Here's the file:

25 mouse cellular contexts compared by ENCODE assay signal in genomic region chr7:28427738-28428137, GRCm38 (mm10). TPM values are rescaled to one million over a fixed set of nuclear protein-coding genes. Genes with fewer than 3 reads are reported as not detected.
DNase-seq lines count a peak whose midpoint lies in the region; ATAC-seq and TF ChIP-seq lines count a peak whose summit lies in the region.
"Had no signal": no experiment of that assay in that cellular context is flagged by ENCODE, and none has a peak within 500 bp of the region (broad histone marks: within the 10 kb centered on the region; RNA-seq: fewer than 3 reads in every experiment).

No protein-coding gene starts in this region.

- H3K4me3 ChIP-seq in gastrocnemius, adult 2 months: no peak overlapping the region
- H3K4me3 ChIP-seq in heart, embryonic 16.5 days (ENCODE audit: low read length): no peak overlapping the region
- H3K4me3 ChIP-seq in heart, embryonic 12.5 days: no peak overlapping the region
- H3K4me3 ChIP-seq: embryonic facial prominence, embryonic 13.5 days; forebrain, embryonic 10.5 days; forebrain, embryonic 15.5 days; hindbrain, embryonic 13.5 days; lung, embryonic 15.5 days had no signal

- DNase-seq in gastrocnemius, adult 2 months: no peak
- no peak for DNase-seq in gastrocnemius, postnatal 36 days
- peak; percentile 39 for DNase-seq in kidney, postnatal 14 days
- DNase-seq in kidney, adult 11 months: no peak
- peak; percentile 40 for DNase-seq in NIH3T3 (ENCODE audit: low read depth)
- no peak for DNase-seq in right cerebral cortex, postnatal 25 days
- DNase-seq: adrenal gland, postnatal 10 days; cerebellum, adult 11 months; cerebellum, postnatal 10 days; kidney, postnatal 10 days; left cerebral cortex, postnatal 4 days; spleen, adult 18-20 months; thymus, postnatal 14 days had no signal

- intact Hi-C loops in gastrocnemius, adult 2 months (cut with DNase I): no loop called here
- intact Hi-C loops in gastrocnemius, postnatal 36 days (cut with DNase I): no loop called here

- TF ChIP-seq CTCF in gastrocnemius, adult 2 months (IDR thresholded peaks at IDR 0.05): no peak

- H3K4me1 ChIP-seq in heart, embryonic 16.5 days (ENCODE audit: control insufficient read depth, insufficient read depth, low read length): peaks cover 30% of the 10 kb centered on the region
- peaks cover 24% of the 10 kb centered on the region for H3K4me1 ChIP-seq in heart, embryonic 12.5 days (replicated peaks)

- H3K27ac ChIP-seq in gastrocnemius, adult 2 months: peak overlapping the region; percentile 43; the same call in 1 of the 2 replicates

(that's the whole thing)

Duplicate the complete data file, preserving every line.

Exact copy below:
25 mouse cellular contexts compared by ENCODE assay signal in genomic region chr7:28427738-28428137, GRCm38 (mm10). TPM values are rescaled to one million over a fixed set of nuclear protein-coding genes. Genes with fewer than 3 reads are reported as not detected.
DNase-seq lines count a peak whose midpoint lies in the region; ATAC-seq and TF ChIP-seq lines count a peak whose summit lies in the region.
"Had no signal": no experiment of that assay in that cellular context is flagged by ENCODE, and none has a peak within 500 bp of the region (broad histone marks: within the 10 kb centered on the region; RNA-seq: fewer than 3 reads in every experiment).

No protein-coding gene starts in this region.

- H3K4me3 ChIP-seq in gastrocnemius, adult 2 months: no peak overlapping the region
- H3K4me3 ChIP-seq in heart, embryonic 16.5 days (ENCODE audit: low read length): no peak overlapping the region
- H3K4me3 ChIP-seq in heart, embryonic 12.5 days: no peak overlapping the region
- H3K4me3 ChIP-seq: embryonic facial prominence, embryonic 13.5 days; forebrain, embryonic 10.5 days; forebrain, embryonic 15.5 days; hindbrain, embryonic 13.5 days; lung, embryonic 15.5 days had no signal

- DNase-seq in gastrocnemius, adult 2 months: no peak
- no peak for DNase-seq in gastrocnemius, postnatal 36 days
- peak; percentile 39 for DNase-seq in kidney, postnatal 14 days
- DNase-seq in kidney, adult 11 months: no peak
- peak; percentile 40 for DNase-seq in NIH3T3 (ENCODE audit: low read depth)
- no peak for DNase-seq in right cerebral cortex, postnatal 25 days
- DNase-seq: adrenal gland, postnatal 10 days; cerebellum, adult 11 months; cerebellum, postnatal 10 days; kidney, postnatal 10 days; left cerebral cortex, postnatal 4 days; spleen, adult 18-20 months; thymus, postnatal 14 days had no signal

- intact Hi-C loops in gastrocnemius, adult 2 months (cut with DNase I): no loop called here
- intact Hi-C loops in gastrocnemius, postnatal 36 days (cut with DNase I): no loop called here

- TF ChIP-seq CTCF in gastrocnemius, adult 2 months (IDR thresholded peaks at IDR 0.05): no peak

- H3K4me1 ChIP-seq in heart, embryonic 16.5 days (ENCODE audit: control insufficient read depth, insufficient read depth, low read length): peaks cover 30% of the 10 kb centered on the region
- peaks cover 24% of the 10 kb centered on the region for H3K4me1 ChIP-seq in heart, embryonic 12.5 days (replicated peaks)

- H3K27ac ChIP-seq in gastrocnemius, adult 2 months: peak overlapping the region; percentile 43; the same call in 1 of the 2 replicates